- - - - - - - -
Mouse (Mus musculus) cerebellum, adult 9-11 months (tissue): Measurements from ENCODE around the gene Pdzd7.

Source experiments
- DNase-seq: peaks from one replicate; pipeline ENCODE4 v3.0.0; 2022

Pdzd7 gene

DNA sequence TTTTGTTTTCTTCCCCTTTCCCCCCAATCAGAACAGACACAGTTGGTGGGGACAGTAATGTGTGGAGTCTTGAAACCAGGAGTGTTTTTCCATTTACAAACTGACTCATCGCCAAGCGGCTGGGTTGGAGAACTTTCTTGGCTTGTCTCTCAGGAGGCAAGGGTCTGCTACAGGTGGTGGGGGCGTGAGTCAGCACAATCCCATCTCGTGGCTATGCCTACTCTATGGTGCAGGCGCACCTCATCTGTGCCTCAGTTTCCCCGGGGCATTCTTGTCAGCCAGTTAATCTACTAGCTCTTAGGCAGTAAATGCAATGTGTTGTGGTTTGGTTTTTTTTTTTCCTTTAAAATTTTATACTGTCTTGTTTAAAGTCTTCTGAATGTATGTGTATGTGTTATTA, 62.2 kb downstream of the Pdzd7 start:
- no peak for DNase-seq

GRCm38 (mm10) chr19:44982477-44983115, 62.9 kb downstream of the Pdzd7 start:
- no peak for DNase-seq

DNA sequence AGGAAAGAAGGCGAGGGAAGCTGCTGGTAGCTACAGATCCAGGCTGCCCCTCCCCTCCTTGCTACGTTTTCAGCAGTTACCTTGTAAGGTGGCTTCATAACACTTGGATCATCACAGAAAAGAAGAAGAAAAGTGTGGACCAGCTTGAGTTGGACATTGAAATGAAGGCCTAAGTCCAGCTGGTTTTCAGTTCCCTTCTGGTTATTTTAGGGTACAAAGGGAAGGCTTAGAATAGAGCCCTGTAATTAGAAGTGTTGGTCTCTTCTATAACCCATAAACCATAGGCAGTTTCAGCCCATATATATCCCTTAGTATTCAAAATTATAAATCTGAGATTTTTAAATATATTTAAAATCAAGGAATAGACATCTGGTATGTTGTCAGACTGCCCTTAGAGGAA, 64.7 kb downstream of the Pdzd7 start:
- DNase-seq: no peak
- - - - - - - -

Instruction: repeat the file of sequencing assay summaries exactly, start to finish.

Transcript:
Mouse (Mus musculus) cerebellum, adult 9-11 months (tissue): Measurements from ENCODE around the gene Pdzd7.

Source experiments
- DNase-seq: peaks from one replicate; pipeline ENCODE4 v3.0.0; 2022

Pdzd7 gene

DNA sequence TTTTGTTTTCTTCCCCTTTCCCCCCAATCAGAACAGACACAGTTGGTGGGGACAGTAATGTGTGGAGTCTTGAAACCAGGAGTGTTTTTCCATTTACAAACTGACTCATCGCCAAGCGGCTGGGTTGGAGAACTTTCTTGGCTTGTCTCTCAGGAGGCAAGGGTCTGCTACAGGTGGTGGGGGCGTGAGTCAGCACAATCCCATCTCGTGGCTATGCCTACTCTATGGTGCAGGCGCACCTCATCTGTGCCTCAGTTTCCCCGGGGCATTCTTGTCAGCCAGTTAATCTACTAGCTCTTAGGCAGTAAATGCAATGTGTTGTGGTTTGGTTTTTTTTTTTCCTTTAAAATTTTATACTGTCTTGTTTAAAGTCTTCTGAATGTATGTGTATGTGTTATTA, 62.2 kb downstream of the Pdzd7 start:
- no peak for DNase-seq

GRCm38 (mm10) chr19:44982477-44983115, 62.9 kb downstream of the Pdzd7 start:
- no peak for DNase-seq

DNA sequence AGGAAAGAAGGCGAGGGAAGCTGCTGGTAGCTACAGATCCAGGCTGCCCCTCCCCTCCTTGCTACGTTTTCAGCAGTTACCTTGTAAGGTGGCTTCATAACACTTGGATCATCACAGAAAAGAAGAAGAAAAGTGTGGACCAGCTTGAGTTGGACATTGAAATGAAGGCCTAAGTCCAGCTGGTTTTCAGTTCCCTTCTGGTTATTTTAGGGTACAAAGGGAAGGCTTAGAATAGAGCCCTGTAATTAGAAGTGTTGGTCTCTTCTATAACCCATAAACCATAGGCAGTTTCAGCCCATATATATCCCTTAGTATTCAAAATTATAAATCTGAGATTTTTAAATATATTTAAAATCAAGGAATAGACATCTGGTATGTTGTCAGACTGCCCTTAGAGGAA, 64.7 kb downstream of the Pdzd7 start:
- DNase-seq: no peak